In Applied Epistemology. Oxford University Press. pp. 215-250 (2021)

Emmalon Davis
University of Michigan, Ann Arbor
This chapter has two aims. First, I distinguish between two forms of testimonial injustice: identity-based testimonial injustice and content-based testimonial injustice. Second, I utilize this distinction to develop a partial explanation for the persistent lack of diverse practitioners in academic philosophy. Specifically, I argue that both identity-based and content-based testimonial injustice are prevalent in philosophical discourse and that this prevalence introduces barriers to participation for those targeted. As I show, the dual and compounding effects of identity-based and content-based testimonial injustice in philosophy plausibly contribute to a lack of diversity in the social identities of practitioners and the discourses in which practitioners are engaged.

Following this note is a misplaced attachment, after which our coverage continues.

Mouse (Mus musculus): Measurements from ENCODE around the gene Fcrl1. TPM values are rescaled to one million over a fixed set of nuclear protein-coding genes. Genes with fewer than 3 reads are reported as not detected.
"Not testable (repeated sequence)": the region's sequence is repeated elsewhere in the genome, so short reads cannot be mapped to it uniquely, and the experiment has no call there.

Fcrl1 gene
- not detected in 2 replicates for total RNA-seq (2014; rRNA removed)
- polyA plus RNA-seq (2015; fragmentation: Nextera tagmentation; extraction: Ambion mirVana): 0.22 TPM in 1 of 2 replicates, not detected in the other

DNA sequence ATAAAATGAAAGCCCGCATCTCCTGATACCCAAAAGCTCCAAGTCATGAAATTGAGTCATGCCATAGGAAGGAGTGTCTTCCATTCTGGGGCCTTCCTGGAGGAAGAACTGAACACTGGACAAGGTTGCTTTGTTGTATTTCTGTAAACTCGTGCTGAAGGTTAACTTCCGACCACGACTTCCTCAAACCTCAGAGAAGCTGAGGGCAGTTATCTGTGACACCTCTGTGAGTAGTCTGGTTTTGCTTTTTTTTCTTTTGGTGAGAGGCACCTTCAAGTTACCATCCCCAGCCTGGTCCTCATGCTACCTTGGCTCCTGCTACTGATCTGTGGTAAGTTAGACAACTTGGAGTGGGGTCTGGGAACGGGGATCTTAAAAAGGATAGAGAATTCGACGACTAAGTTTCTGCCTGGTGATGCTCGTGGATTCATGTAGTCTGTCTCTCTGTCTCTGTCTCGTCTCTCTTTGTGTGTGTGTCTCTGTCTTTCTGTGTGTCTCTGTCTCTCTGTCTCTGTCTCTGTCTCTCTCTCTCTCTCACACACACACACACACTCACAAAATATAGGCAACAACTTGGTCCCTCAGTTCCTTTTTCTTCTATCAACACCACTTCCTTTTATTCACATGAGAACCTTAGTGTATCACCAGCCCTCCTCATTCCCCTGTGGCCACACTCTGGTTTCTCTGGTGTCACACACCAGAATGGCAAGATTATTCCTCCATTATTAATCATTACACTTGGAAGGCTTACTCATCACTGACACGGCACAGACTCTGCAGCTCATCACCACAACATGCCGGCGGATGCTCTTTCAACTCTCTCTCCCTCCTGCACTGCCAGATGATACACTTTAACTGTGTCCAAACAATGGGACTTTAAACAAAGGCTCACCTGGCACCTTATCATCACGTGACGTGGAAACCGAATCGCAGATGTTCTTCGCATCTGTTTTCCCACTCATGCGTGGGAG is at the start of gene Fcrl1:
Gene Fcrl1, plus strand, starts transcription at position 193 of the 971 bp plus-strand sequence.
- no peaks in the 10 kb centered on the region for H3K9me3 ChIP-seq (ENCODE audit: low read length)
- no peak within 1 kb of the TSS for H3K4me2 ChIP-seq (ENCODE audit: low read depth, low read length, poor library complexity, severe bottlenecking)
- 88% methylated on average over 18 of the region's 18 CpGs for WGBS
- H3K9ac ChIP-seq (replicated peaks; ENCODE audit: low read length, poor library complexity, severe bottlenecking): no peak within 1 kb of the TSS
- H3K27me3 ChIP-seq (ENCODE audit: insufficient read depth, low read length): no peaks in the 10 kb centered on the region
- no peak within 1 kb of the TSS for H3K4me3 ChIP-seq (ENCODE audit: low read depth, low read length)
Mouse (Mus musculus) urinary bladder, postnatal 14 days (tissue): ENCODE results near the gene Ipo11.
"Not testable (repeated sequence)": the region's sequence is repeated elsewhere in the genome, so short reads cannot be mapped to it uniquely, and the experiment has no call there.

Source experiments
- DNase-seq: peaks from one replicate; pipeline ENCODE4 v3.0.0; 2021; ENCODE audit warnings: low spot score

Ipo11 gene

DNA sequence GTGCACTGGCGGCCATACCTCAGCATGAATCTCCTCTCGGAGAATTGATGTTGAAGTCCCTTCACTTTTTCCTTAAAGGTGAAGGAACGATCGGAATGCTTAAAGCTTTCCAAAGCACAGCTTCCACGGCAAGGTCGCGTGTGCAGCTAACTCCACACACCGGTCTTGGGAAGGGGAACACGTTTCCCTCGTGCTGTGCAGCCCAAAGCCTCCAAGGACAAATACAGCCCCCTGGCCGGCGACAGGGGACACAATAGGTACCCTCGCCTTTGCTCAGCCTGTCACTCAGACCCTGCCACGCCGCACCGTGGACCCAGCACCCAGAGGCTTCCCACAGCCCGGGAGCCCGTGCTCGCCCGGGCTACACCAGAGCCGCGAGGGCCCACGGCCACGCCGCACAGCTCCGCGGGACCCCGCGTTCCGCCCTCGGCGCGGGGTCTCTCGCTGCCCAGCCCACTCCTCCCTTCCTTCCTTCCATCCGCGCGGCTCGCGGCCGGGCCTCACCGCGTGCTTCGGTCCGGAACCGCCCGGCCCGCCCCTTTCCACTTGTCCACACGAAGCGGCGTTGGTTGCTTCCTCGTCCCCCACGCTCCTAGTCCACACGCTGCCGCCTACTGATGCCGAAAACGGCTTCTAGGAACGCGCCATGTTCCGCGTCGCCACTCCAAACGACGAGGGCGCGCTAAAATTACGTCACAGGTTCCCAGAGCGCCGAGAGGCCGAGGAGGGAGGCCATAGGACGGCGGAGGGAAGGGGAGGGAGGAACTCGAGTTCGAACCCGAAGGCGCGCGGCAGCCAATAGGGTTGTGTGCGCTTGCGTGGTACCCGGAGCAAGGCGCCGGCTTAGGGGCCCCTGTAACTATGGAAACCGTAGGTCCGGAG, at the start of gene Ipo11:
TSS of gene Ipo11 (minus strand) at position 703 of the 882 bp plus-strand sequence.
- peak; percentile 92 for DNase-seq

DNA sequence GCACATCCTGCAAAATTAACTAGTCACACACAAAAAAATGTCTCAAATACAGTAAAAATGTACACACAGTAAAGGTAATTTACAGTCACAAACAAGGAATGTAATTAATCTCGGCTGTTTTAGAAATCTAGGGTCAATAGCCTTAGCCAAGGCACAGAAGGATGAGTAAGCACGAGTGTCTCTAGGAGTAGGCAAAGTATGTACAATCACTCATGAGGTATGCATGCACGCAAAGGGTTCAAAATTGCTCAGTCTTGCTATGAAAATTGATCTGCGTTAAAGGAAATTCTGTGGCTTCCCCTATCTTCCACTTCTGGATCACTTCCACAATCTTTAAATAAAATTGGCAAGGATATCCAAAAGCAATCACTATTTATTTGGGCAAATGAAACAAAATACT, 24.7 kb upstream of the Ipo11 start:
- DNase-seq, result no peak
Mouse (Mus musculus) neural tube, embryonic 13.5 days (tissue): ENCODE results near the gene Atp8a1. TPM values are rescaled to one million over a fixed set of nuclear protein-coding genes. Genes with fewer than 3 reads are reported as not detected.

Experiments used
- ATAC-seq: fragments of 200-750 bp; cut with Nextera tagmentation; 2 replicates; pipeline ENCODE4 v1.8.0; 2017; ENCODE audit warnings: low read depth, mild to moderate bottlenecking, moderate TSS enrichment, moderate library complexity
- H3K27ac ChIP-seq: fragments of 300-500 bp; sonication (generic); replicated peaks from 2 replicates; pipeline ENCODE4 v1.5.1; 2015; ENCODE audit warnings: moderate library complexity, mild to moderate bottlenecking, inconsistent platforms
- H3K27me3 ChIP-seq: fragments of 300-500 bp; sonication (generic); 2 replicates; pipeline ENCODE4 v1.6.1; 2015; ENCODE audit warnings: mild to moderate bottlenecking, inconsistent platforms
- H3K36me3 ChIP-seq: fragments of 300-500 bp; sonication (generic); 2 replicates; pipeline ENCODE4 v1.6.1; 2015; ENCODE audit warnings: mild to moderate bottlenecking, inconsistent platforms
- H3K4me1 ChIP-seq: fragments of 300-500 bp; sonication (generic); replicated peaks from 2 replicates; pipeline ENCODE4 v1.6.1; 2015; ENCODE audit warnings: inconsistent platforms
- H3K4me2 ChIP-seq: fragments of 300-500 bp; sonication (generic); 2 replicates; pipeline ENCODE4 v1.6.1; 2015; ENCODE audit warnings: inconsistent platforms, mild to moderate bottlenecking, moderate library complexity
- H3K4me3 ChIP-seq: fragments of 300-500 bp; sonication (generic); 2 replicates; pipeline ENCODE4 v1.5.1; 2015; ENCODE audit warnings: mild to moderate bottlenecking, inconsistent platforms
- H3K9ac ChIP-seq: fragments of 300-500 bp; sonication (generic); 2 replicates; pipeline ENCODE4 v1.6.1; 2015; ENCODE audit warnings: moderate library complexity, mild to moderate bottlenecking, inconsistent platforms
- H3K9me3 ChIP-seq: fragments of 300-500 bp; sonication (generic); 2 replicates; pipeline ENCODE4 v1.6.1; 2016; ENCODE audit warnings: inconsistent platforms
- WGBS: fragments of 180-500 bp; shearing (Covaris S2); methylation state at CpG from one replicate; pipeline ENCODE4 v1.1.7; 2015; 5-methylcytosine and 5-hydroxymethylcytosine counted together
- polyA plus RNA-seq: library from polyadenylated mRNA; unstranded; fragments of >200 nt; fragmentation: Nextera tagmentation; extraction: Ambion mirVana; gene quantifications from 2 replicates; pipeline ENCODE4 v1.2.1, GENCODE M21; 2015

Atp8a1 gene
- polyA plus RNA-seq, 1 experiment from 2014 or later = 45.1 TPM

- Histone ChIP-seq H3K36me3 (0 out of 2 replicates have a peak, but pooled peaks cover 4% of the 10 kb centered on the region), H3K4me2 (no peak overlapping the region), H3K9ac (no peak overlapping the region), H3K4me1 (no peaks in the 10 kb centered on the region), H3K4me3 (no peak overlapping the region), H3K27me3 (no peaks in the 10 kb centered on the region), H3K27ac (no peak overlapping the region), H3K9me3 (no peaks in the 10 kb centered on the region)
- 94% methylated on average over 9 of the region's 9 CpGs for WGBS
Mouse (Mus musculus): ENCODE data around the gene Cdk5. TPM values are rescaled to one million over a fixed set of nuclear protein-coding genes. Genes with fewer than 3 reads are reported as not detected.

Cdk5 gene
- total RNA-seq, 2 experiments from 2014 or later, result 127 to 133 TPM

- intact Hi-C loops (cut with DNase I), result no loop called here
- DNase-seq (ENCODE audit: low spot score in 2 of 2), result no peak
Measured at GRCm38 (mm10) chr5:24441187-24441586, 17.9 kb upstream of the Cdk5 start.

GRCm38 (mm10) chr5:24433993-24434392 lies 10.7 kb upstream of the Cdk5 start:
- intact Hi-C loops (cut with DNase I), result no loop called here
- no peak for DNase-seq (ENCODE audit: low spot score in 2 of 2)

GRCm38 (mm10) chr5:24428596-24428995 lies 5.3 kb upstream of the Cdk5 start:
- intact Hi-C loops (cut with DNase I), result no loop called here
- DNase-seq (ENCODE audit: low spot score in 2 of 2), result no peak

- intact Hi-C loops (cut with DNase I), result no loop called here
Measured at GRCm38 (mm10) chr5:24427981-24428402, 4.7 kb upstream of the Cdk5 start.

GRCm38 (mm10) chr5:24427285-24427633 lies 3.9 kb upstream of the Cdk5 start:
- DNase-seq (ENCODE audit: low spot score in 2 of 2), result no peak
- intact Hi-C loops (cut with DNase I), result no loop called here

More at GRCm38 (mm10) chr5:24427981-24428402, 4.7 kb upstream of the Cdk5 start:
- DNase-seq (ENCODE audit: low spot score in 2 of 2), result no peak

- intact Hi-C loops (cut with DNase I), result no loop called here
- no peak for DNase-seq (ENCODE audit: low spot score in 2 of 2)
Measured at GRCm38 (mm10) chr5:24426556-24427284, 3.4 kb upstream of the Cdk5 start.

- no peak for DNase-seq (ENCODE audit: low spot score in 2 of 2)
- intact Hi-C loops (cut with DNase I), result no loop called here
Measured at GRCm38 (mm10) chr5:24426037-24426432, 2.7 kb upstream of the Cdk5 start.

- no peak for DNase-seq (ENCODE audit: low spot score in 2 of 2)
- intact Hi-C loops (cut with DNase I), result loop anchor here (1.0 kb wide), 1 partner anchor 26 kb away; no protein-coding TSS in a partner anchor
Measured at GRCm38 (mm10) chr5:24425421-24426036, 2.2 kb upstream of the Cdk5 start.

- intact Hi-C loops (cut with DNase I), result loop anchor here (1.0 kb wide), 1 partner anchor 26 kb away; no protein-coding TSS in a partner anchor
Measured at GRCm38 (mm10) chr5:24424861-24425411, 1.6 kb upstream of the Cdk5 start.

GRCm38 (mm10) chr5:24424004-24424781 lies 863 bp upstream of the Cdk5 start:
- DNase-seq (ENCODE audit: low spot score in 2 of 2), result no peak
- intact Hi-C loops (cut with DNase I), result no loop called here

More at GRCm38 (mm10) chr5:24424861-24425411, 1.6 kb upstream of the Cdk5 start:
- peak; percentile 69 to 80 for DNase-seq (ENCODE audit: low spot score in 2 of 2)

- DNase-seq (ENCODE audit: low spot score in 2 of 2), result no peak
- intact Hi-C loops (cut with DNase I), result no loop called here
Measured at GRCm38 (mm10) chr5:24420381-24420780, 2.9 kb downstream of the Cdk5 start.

Keywords epistemic injustice  testimonial injustice  identity-based testimonial injustice  content-based testimonial injustice  diversity in philosophy  feminist philosophy  philosophy of race  women in philosophy  epistemology  social epistemology
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[Book Review] the Racial Contract. [REVIEW]Charles W. Mills - 1999 - Social Theory and Practice 25 (1):155-160.
Epistemic Exploitation.Nora Berenstain - 2016 - Ergo: An Open Access Journal of Philosophy 3:569-590.

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